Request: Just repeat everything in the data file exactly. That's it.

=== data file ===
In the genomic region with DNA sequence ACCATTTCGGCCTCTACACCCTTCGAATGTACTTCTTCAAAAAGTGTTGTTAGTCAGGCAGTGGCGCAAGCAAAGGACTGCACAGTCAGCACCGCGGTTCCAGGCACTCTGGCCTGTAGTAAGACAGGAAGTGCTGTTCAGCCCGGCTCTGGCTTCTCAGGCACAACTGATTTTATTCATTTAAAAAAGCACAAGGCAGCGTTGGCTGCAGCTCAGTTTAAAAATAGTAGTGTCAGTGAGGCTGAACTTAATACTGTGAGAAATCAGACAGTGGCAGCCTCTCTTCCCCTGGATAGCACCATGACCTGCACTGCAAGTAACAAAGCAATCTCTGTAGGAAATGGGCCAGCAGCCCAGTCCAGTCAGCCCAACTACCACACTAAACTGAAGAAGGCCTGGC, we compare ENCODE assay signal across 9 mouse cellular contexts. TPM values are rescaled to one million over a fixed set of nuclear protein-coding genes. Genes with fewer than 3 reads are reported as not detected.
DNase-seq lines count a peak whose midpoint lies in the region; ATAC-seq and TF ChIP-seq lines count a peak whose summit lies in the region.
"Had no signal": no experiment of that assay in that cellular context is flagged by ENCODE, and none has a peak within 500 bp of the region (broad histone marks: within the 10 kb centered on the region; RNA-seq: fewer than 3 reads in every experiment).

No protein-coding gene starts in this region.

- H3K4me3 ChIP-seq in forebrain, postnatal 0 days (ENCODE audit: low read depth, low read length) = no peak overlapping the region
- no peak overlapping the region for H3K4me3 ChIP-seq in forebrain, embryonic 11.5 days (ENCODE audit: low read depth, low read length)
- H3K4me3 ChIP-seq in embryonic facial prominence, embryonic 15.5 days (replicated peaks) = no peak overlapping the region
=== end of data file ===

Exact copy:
In the genomic region with DNA sequence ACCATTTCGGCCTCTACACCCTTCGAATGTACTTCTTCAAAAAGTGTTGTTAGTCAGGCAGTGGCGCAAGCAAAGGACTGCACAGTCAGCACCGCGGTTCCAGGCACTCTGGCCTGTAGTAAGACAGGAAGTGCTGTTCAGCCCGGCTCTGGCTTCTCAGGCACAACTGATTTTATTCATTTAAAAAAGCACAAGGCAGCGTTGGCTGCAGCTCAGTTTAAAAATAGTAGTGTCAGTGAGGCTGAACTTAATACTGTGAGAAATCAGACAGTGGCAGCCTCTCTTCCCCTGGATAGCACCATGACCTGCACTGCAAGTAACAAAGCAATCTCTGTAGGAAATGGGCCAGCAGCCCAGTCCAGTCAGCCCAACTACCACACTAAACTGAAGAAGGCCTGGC, we compare ENCODE assay signal across 9 mouse cellular contexts. TPM values are rescaled to one million over a fixed set of nuclear protein-coding genes. Genes with fewer than 3 reads are reported as not detected.
DNase-seq lines count a peak whose midpoint lies in the region; ATAC-seq and TF ChIP-seq lines count a peak whose summit lies in the region.
"Had no signal": no experiment of that assay in that cellular context is flagged by ENCODE, and none has a peak within 500 bp of the region (broad histone marks: within the 10 kb centered on the region; RNA-seq: fewer than 3 reads in every experiment).

No protein-coding gene starts in this region.

- H3K4me3 ChIP-seq in forebrain, postnatal 0 days (ENCODE audit: low read depth, low read length) = no peak overlapping the region
- no peak overlapping the region for H3K4me3 ChIP-seq in forebrain, embryonic 11.5 days (ENCODE audit: low read depth, low read length)
- H3K4me3 ChIP-seq in embryonic facial prominence, embryonic 15.5 days (replicated peaks) = no peak overlapping the region